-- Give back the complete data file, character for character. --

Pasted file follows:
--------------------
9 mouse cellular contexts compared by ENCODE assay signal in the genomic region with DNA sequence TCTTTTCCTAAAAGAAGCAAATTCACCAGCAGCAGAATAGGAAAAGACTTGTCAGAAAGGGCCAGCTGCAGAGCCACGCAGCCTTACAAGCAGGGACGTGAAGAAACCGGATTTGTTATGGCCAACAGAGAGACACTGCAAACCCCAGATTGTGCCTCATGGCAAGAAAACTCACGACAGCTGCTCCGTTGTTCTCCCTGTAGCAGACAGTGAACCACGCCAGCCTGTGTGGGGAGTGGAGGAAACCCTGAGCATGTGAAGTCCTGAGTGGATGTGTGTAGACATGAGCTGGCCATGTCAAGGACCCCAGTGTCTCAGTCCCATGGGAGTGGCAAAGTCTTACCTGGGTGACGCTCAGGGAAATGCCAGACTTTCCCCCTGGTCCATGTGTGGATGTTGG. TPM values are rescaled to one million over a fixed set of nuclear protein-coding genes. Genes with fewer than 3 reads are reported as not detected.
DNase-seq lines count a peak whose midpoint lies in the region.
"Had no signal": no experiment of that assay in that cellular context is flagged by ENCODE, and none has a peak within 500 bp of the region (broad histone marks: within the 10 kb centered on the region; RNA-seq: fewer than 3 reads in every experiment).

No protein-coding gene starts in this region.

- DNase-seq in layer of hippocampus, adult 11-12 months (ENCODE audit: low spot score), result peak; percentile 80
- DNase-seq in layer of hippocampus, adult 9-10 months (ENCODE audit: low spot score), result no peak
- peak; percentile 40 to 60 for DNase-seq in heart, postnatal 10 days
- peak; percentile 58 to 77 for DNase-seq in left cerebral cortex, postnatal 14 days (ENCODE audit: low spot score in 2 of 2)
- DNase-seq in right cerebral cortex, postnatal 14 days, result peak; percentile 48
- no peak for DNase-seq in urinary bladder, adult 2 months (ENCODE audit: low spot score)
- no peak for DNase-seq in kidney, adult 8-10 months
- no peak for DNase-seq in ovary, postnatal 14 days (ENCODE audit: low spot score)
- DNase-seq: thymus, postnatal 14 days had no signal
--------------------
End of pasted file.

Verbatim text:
9 mouse cellular contexts compared by ENCODE assay signal in the genomic region with DNA sequence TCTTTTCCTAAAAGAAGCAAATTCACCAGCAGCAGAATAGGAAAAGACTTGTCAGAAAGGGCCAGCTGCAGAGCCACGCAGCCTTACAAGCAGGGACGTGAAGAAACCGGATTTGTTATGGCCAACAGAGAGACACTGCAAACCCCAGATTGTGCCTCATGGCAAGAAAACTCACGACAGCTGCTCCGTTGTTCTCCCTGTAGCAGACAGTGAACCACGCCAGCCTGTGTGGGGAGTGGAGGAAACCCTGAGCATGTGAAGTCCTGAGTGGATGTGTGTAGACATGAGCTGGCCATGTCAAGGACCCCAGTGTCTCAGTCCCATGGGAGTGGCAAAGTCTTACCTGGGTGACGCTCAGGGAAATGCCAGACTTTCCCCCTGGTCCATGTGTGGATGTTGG. TPM values are rescaled to one million over a fixed set of nuclear protein-coding genes. Genes with fewer than 3 reads are reported as not detected.
DNase-seq lines count a peak whose midpoint lies in the region.
"Had no signal": no experiment of that assay in that cellular context is flagged by ENCODE, and none has a peak within 500 bp of the region (broad histone marks: within the 10 kb centered on the region; RNA-seq: fewer than 3 reads in every experiment).

No protein-coding gene starts in this region.

- DNase-seq in layer of hippocampus, adult 11-12 months (ENCODE audit: low spot score), result peak; percentile 80
- DNase-seq in layer of hippocampus, adult 9-10 months (ENCODE audit: low spot score), result no peak
- peak; percentile 40 to 60 for DNase-seq in heart, postnatal 10 days
- peak; percentile 58 to 77 for DNase-seq in left cerebral cortex, postnatal 14 days (ENCODE audit: low spot score in 2 of 2)
- DNase-seq in right cerebral cortex, postnatal 14 days, result peak; percentile 48
- no peak for DNase-seq in urinary bladder, adult 2 months (ENCODE audit: low spot score)
- no peak for DNase-seq in kidney, adult 8-10 months
- no peak for DNase-seq in ovary, postnatal 14 days (ENCODE audit: low spot score)
- DNase-seq: thymus, postnatal 14 days had no signal